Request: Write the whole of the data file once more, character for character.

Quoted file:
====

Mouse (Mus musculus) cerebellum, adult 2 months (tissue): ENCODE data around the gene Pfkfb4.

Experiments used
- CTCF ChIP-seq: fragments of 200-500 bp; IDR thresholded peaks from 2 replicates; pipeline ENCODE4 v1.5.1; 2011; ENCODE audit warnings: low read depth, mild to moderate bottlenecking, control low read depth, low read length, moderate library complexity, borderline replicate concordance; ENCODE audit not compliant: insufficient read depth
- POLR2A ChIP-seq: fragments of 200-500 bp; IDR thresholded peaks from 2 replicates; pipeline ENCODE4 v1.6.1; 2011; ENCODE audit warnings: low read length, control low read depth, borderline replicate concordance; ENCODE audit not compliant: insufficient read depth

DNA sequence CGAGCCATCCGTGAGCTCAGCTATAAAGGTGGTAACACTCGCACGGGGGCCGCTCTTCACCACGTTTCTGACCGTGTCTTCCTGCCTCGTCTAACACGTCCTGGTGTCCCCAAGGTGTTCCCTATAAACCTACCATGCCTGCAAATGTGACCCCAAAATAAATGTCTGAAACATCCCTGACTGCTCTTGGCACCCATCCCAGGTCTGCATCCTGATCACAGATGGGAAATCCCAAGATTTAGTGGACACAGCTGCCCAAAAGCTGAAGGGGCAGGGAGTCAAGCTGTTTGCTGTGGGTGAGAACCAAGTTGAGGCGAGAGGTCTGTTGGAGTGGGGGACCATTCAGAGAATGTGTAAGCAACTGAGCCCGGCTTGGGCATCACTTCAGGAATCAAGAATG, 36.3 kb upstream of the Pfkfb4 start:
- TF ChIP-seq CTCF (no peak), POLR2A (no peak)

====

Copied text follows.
Mouse (Mus musculus) cerebellum, adult 2 months (tissue): ENCODE data around the gene Pfkfb4.

Experiments used
- CTCF ChIP-seq: fragments of 200-500 bp; IDR thresholded peaks from 2 replicates; pipeline ENCODE4 v1.5.1; 2011; ENCODE audit warnings: low read depth, mild to moderate bottlenecking, control low read depth, low read length, moderate library complexity, borderline replicate concordance; ENCODE audit not compliant: insufficient read depth
- POLR2A ChIP-seq: fragments of 200-500 bp; IDR thresholded peaks from 2 replicates; pipeline ENCODE4 v1.6.1; 2011; ENCODE audit warnings: low read length, control low read depth, borderline replicate concordance; ENCODE audit not compliant: insufficient read depth

DNA sequence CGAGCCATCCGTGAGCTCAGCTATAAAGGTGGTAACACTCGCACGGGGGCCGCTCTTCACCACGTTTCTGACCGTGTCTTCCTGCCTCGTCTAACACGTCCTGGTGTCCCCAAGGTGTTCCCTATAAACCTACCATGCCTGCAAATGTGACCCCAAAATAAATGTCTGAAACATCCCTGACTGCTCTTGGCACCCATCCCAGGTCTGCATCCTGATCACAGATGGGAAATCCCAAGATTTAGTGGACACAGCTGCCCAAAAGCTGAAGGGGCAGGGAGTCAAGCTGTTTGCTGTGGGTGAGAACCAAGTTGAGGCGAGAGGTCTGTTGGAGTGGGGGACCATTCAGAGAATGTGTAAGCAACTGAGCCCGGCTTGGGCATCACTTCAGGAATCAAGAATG, 36.3 kb upstream of the Pfkfb4 start:
- TF ChIP-seq CTCF (no peak), POLR2A (no peak)